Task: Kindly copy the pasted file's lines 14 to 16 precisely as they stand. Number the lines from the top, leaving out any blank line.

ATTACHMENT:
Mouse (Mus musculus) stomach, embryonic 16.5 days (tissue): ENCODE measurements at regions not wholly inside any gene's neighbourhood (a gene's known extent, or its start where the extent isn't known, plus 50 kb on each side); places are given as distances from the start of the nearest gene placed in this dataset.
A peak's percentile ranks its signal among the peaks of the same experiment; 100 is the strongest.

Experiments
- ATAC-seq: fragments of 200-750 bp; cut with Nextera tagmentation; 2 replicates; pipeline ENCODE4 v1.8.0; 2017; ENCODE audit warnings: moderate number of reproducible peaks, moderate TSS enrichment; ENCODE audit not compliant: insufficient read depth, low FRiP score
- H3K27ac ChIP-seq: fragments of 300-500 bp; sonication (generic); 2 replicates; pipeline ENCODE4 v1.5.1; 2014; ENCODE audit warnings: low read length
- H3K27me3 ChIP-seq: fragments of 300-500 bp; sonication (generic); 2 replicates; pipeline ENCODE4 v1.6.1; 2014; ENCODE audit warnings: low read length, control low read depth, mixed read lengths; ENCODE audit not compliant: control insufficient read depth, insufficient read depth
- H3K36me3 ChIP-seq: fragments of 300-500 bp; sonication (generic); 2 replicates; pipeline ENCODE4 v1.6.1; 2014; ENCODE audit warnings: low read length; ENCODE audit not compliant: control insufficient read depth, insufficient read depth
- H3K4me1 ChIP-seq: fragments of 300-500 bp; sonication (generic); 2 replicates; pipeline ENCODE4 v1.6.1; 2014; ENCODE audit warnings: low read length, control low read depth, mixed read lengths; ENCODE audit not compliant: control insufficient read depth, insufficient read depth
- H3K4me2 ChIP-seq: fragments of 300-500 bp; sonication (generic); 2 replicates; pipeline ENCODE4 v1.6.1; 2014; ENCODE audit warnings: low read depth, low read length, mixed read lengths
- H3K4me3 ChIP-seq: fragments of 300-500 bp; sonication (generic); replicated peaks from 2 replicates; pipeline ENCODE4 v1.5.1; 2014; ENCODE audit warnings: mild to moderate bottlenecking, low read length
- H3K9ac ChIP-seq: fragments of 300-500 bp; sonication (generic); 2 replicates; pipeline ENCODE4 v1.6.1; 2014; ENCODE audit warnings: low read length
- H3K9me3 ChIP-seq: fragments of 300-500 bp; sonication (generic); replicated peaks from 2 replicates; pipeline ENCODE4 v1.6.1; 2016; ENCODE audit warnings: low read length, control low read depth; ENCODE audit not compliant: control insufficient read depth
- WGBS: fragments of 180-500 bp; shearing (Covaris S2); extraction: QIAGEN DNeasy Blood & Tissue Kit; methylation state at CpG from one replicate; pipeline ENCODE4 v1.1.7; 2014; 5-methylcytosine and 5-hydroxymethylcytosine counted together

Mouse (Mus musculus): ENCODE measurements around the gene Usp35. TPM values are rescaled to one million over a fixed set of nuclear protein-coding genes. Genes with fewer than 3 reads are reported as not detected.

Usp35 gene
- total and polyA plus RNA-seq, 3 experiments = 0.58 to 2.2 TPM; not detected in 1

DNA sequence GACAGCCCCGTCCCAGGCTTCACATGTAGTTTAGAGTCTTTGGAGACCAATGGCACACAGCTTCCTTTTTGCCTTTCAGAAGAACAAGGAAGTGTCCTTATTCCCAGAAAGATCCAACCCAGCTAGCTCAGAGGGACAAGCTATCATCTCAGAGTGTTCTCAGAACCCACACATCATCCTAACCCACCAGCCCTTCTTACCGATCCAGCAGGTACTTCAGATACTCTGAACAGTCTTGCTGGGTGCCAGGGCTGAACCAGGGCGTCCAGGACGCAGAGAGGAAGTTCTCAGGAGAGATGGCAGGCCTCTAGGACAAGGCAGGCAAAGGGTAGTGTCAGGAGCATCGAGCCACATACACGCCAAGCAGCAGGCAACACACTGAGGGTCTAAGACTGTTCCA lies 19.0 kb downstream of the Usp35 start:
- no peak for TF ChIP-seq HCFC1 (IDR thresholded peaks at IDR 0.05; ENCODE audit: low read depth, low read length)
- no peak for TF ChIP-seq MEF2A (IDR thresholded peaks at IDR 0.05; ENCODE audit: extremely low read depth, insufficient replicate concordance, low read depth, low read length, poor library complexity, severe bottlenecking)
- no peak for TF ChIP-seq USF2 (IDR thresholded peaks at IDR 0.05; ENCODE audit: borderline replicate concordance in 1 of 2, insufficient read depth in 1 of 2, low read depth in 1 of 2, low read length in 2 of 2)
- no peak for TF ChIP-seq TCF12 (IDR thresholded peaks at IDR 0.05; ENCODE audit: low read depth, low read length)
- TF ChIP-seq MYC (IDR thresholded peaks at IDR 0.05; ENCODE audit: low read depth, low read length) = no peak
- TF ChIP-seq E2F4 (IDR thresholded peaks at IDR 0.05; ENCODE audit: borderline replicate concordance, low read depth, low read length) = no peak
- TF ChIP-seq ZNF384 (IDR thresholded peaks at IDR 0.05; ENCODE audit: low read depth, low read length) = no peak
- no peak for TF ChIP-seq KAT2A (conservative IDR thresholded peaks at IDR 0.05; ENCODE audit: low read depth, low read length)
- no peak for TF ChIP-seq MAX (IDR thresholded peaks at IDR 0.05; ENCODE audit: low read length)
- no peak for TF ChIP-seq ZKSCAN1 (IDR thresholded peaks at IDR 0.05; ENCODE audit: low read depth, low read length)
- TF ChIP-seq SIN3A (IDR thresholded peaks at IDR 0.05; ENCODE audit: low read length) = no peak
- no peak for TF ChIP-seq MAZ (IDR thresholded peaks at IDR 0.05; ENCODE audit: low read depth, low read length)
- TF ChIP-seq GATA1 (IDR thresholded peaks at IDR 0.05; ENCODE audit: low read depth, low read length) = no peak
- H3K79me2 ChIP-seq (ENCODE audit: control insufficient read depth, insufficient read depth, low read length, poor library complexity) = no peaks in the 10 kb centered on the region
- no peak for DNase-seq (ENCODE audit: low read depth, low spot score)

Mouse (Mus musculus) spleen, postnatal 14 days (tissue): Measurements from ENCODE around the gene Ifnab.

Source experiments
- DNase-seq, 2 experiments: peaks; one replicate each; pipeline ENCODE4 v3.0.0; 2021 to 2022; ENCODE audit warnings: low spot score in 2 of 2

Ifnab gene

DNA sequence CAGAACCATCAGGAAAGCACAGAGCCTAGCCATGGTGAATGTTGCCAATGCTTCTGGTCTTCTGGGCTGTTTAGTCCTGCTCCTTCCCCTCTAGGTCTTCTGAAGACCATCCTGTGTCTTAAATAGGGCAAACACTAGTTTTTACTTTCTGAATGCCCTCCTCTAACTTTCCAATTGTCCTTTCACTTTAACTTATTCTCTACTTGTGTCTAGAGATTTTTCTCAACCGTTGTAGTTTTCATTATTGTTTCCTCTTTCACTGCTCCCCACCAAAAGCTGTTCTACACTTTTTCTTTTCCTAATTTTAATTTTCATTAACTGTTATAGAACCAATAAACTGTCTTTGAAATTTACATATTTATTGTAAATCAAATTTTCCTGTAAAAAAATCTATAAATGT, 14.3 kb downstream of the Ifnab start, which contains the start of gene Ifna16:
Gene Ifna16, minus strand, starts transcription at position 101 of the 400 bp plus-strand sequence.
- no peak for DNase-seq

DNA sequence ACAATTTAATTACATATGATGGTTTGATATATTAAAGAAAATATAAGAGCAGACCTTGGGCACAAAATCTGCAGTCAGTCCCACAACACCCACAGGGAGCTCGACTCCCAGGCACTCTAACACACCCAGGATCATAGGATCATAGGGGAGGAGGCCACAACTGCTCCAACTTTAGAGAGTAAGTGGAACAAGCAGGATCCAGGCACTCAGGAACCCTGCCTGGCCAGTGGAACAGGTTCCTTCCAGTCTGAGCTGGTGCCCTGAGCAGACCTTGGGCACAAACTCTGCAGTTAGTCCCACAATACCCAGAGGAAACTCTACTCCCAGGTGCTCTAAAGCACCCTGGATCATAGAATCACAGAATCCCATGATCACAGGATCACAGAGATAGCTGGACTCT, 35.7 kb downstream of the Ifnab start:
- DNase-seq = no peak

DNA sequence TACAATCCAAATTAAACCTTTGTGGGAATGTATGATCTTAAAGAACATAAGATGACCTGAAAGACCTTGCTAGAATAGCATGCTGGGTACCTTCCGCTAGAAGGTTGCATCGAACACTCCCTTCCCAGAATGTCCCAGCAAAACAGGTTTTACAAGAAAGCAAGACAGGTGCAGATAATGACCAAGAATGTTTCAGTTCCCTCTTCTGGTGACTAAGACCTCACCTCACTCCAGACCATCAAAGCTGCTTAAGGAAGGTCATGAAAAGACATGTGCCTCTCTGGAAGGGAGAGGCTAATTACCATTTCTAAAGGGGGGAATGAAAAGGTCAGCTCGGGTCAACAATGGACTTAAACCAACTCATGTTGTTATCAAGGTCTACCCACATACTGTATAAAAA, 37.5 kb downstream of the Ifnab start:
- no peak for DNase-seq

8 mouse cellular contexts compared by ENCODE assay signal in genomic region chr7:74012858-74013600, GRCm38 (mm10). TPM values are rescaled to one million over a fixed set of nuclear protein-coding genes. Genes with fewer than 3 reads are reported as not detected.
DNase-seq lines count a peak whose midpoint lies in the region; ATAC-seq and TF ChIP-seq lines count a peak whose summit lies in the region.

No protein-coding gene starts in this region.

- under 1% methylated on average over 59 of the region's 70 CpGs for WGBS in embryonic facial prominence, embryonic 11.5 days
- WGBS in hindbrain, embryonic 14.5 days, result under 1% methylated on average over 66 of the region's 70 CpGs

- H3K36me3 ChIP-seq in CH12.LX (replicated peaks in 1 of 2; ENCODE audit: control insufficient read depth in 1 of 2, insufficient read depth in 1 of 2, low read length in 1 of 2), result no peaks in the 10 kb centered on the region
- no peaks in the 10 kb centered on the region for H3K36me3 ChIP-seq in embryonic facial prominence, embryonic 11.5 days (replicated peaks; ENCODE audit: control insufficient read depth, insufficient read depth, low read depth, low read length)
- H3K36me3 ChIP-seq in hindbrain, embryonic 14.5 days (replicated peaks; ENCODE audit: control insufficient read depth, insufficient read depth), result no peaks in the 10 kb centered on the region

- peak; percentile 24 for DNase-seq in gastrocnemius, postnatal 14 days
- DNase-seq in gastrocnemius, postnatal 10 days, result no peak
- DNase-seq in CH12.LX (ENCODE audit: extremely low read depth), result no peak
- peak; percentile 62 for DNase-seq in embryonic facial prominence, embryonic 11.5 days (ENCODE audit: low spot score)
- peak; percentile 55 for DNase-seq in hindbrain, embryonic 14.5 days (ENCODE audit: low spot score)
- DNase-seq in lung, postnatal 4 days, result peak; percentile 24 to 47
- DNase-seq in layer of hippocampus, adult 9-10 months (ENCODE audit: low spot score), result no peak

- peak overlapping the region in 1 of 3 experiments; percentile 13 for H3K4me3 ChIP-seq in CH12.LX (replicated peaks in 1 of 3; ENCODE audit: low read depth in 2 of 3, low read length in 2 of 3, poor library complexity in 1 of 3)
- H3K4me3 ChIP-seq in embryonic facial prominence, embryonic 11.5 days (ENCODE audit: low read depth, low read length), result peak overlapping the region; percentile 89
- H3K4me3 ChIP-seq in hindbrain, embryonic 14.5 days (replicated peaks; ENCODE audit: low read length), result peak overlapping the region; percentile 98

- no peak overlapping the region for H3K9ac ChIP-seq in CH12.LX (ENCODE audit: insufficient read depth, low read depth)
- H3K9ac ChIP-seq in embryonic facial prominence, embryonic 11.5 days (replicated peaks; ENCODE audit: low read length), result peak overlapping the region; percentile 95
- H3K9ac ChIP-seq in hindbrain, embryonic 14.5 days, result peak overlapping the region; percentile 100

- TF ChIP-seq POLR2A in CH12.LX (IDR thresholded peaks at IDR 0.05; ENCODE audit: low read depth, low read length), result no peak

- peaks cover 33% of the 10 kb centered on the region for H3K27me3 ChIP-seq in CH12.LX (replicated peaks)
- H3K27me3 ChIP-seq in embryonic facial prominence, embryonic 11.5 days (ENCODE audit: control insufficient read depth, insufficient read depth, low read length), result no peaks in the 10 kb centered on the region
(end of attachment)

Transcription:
Mouse (Mus musculus): ENCODE measurements around the gene Usp35. TPM values are rescaled to one million over a fixed set of nuclear protein-coding genes. Genes with fewer than 3 reads are reported as not detected.

Usp35 gene
- total and polyA plus RNA-seq, 3 experiments = 0.58 to 2.2 TPM; not detected in 1